The Department of the Treasury (Treasury Department) and IRS have requested the submission of comments on the proposed regulations, and will hold a public hearing on January 10, 2019, after which the IRS may proceed to finalize the regulations. In the meantime, until regulations are finalized, the IRS has stated that much the proposed guidance can be relied upon in draft form.
The Treasury Department and IRS are also working on providing additional guidance, including the release of more proposed regulations, which are expected to be published in the near future. These additional proposed regulations are expected to address topics not covered in the current proposed regulations, including further definitions of “substantially all” and delineation the “original use” requirement.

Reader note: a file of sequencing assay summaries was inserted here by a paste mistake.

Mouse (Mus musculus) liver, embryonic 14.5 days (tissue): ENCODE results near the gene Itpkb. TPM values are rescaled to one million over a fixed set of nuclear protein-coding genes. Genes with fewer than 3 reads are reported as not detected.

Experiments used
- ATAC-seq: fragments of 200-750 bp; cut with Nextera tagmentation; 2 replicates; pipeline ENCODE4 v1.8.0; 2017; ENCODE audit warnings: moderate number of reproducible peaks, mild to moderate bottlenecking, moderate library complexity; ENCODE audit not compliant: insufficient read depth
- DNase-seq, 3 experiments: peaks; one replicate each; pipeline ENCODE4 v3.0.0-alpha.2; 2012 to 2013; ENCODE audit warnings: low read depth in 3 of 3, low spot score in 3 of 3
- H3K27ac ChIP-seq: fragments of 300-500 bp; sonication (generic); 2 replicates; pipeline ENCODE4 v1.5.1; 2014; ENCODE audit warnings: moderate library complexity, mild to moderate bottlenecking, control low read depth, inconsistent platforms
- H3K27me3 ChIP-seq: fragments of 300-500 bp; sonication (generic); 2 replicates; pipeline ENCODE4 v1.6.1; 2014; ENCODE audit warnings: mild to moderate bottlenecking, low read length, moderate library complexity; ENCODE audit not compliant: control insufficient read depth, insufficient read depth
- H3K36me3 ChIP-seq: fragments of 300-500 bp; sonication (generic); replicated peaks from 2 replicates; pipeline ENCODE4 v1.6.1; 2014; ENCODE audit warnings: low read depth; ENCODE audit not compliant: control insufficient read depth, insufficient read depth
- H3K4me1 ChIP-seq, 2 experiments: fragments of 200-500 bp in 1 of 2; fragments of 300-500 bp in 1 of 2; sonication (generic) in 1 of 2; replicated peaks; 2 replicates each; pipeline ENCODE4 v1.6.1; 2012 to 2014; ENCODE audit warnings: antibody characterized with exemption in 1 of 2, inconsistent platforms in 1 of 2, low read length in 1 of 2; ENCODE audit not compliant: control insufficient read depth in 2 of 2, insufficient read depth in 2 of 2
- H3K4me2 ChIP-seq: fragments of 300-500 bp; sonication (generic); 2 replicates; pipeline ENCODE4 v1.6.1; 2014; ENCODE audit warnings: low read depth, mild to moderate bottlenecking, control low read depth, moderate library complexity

While some unanswered questions still remain, these proposed regulations provide much-needed and long-awaited guidance for investors and Qualified Opportunity Funds on the most critical topics. The new proposed regulations allow many investors that previously felt sidelined by uncertainty to begin seriously analyzing the tax benefits of Opportunity Zones.